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A pharmacist's guide to pediatric dosing

Another amazing update from our emergency department pharmacists:

Some more fun pediatric math facts:

Have you ever wondered why the dosing for pediatric medication is often per every 5 milliliters? It's because one teaspoon, a standard unit of measurement in practically every home, holds 4.92892 milliliters (in other words, five). So in every teaspoon of standard pediatric acetaminophen, there are 160 milligrams. In every teaspoon of standard pediatric ibuprofen, there are 100 milligrams.

And we all know the calculation for standard uncuffed endotracheal tube:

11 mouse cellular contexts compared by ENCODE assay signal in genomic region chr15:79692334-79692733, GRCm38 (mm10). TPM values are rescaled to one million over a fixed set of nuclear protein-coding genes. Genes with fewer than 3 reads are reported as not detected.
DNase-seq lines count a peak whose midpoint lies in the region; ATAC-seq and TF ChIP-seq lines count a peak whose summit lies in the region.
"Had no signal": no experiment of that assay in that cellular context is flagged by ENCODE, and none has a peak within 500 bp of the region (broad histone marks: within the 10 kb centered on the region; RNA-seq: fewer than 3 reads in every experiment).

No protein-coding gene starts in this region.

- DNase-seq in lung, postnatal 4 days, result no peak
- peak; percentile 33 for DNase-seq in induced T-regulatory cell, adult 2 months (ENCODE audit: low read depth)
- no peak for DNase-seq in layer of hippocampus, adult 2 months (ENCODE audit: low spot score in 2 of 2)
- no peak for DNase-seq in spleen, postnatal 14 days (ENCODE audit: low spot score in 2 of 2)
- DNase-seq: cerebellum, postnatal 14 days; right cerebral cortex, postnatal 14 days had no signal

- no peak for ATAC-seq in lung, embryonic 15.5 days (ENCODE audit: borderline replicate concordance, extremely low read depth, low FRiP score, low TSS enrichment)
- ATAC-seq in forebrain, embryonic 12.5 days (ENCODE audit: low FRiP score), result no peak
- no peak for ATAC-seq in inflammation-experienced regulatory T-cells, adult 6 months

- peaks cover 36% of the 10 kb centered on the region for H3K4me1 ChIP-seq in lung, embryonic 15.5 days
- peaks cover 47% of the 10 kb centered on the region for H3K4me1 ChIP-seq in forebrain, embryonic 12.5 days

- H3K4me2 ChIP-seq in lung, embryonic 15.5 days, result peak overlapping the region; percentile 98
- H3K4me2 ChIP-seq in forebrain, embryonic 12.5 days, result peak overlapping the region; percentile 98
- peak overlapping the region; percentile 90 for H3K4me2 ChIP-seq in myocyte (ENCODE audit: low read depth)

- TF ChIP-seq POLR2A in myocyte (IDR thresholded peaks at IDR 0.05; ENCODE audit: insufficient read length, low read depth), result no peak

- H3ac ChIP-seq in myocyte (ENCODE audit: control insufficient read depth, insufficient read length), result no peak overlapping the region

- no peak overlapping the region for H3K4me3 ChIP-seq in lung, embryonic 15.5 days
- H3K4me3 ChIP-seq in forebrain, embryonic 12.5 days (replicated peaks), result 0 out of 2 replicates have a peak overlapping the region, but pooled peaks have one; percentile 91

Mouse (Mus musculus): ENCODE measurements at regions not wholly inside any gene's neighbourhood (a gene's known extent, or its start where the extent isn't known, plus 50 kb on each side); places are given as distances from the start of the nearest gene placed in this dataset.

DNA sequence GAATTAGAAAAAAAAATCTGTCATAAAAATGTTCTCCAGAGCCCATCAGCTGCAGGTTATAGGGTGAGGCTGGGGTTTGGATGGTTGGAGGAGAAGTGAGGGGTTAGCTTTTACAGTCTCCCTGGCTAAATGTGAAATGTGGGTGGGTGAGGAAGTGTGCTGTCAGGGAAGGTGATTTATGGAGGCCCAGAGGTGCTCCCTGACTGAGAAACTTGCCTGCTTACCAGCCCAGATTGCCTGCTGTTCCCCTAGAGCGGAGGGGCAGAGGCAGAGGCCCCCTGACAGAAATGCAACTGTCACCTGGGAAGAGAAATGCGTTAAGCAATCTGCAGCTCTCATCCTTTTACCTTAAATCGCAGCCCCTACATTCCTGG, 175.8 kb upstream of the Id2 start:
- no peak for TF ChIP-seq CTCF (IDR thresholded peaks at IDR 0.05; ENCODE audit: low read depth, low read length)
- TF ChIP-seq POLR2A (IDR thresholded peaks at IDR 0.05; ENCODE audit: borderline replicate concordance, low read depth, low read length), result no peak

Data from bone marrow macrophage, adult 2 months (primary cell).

uncuffed endotracheal tube size = 4 + age/4

But take that two, three, and four steps further and you get this:

foley/OGtube/NGtube = uncuffed endotracheal tube x 2

estimated depth of ETT = uncuffed endotracheal tube x 3*

chest tube = uncuffed endotracheal tube x 4

As per our previous pharmacist guide, I made a fun, extremely redundant crossword puzzle to help bring the points home. Enjoy!

* This is the traditional equation to measure endotracheal tube depth, but has been found to underestimate appropriate depth by 50%, so always verify with chest x-ray, end tidal CO2, and auscultation.


Thanks to Chilla, @ChillaPharmD, for sharing her amazing educational resources

Koshy T, Misra S, Chatterjee N, Dharan BS. Accuracy of a Chest x-ray-based method for predicting the depth of insertion of endotracheal tubes in pediatric patients undergoing cardiac surgery. J cardiothoracic and Vascular Anesthesia 2016, 30(4):947-53.

Young TP et al. Finger counting: an alternative method for estimating pediatric weights. Am J of Emergency Medicine 2014 Mar;32(3):243-7

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